Itís easy to overlook your spare tyre, but if one of your tyres is damaged or punctured by road debris, you may need it to get home or to you nearest tyre fitting centre. Thatís why itís vital to check your spare tyre just as often as the tyres on your wheels that are in day-to-day use.
Spare tyres vary and can be full-size or temporary space saver tyres which are much thinner than a standard car tyre and are not intended for extended use. They are designed to get you home or to your nearest garage and usually cannot be used at speeds of more than 50mph. The maximum speed at which you can use the spare is usually printed on a sticker on the side of the wheel. However, if your spare tyre is lacking this sticker, try to keep your speed to a maximum of 30mph until you can reach help.
Should you need a new spare tyre, at Kwik Fit we stock replacement spares including space saver tyres for all popular makes and models of vehicle. Simply contact your nearest Kwik Fit centre who will be able to order in a suitable replacement.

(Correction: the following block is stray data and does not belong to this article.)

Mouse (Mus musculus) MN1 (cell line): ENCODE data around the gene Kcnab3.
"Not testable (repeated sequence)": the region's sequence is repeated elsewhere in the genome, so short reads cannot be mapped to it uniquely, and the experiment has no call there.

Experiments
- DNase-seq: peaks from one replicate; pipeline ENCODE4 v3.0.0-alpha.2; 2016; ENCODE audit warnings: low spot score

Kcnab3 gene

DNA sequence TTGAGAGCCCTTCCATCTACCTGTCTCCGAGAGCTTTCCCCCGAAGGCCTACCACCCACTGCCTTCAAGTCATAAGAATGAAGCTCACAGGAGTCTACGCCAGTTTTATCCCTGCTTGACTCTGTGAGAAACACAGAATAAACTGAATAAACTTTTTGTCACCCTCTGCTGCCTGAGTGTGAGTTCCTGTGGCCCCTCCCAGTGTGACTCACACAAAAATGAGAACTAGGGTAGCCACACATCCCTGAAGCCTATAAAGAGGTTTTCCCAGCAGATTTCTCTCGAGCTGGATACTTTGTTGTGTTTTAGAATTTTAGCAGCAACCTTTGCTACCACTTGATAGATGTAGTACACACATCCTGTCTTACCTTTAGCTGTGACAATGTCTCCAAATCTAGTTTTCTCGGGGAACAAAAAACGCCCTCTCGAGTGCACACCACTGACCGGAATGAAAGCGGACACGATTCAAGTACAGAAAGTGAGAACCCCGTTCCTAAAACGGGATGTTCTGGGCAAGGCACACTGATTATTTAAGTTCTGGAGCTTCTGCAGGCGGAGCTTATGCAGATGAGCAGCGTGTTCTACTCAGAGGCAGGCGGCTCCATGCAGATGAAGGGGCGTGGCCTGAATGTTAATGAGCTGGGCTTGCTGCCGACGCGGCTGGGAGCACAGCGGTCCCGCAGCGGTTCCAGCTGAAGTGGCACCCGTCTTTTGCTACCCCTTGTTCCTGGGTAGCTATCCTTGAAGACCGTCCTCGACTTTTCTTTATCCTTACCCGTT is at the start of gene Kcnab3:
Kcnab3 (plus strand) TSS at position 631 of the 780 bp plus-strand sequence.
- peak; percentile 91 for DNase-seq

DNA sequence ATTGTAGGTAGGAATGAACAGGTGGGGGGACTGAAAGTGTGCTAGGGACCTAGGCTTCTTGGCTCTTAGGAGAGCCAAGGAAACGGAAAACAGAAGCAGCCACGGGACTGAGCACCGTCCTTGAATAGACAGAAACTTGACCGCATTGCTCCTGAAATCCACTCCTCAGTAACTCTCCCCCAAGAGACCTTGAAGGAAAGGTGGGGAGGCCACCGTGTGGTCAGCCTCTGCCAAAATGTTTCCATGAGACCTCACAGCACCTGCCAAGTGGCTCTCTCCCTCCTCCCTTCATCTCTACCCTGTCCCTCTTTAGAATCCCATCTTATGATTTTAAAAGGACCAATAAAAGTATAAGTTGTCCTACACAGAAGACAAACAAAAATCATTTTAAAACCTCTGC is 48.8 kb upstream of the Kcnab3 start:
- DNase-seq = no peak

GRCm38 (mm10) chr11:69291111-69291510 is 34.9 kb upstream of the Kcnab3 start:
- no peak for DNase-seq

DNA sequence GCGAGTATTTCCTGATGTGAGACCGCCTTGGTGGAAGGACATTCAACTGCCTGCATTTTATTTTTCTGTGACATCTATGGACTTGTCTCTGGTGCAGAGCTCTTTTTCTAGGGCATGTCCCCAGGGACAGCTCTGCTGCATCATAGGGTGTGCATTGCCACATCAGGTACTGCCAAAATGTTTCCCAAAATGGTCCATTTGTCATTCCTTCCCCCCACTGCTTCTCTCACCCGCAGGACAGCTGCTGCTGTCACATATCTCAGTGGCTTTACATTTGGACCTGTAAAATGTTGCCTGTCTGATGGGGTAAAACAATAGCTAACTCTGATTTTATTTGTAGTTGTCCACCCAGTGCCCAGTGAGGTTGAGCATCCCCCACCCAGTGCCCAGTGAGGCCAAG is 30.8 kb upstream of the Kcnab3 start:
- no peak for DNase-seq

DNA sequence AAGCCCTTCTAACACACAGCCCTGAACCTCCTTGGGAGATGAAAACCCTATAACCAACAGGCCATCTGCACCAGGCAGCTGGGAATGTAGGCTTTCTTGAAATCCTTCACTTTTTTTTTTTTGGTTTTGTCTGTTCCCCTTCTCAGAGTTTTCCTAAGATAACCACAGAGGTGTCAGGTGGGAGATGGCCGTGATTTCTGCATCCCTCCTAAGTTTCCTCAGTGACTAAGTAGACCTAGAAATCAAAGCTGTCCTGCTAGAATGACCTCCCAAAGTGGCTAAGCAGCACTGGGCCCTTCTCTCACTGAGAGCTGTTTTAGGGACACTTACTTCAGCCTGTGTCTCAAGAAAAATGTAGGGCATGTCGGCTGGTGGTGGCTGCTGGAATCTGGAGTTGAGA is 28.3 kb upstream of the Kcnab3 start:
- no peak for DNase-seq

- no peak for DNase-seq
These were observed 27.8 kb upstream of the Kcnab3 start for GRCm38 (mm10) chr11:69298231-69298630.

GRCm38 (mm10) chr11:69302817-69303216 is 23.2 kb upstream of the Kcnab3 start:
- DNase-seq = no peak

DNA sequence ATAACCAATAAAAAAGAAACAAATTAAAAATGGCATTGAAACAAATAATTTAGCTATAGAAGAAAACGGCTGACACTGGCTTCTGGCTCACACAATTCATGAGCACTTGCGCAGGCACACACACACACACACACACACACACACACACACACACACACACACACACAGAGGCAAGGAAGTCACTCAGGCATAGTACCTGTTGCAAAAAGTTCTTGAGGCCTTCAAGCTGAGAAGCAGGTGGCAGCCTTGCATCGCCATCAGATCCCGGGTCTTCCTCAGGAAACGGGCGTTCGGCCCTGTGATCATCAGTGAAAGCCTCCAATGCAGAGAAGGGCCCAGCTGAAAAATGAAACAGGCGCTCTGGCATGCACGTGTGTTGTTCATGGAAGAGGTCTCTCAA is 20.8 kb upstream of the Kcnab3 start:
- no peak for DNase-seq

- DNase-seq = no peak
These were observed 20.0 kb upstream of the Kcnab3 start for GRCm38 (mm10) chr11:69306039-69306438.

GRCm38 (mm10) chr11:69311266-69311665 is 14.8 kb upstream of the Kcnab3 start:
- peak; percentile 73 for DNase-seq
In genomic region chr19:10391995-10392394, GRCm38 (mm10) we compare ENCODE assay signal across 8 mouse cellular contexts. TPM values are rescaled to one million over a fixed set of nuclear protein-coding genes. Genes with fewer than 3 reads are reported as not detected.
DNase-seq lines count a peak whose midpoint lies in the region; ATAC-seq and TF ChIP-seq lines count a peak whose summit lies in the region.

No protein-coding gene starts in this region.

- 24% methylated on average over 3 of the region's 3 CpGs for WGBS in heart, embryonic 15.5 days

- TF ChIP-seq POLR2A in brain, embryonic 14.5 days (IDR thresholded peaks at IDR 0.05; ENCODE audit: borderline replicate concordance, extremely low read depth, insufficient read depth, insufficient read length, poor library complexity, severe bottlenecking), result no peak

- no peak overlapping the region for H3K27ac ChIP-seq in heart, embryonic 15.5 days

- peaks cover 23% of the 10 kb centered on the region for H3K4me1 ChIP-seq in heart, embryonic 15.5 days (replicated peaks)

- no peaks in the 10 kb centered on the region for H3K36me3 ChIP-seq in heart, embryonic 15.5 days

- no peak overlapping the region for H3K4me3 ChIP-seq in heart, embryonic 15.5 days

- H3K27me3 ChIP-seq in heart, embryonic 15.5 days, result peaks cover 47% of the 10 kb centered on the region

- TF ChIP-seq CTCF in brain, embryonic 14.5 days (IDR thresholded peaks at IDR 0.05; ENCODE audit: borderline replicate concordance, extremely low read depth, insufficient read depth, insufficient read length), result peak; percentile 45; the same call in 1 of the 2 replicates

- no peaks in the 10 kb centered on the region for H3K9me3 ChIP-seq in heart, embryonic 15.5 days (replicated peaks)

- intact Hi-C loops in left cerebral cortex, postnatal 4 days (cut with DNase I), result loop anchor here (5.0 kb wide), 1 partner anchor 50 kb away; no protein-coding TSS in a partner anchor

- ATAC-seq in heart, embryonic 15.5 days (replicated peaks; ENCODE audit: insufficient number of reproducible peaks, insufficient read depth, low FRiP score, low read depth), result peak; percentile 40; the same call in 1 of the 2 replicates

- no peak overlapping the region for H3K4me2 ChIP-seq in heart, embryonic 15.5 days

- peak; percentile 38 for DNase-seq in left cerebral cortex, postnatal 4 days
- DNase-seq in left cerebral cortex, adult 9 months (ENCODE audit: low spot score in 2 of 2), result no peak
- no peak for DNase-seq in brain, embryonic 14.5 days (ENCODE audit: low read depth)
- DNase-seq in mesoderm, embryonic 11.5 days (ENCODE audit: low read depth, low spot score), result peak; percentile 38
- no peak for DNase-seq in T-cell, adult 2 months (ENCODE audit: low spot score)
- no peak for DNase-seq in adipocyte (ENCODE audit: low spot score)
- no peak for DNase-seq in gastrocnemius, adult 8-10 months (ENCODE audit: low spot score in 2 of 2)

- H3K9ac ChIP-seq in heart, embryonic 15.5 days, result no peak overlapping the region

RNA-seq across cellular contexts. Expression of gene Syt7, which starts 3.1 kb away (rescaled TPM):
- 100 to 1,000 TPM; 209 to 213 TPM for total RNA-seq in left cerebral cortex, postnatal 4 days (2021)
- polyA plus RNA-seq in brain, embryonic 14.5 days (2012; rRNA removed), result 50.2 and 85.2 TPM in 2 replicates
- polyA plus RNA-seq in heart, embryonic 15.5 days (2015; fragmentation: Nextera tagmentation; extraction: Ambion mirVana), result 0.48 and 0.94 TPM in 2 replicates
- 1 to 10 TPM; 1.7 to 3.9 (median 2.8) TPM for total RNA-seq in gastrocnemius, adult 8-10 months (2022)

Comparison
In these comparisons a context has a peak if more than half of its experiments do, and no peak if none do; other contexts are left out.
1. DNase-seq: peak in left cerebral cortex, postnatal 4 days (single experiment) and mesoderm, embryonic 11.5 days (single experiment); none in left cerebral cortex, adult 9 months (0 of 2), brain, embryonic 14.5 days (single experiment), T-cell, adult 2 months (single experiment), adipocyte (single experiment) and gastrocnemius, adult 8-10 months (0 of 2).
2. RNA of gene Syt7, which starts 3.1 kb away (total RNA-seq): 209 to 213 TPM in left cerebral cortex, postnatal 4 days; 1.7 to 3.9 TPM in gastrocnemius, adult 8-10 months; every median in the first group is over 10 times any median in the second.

Where is my spare tyre?
You should familiarise yourself with the location of the spare tyre, the tyre jack and also the locking wheel nut key, which are often located underneath the floor panel in your boot but can vary for car to car. Check your vehicle handbook for further details.
You may find that you donít have a spare tyre at all as many vehicle manufacturers are now opting to provide a tyre repair kit instead of a temporary replacement tyre. The tyre repair kit includes a foam sealant, which is inserted into the tyre through the tyre valve, and a compressor to re-inflate the tyre. The tyre sealant forms a bond with the rubber almost instantly providing a temporary puncture repair to allow you to drive to safety.
Unfortunately we are not able to repair a tyre where a foam sealant has been applied. A puncture repair plug requires a clean, uncontaminated surface in order to make an effective, long-lasting seal which cannot be guaranteed if a foam sealant has been used to line the inside of the tyre.
The dangers of buying used tyres
When replacing tyres, especially spares, it can be tempting to look for used tyres in order to save a bit of money. While buying older tyres can seem like a bargain, the cost is higher in money and safety. An astonishing 98% of part worn tyres are believed to be non-compliant with the regulations for selling used tyres, so the safest and most sensible option is to buy new tyres instead.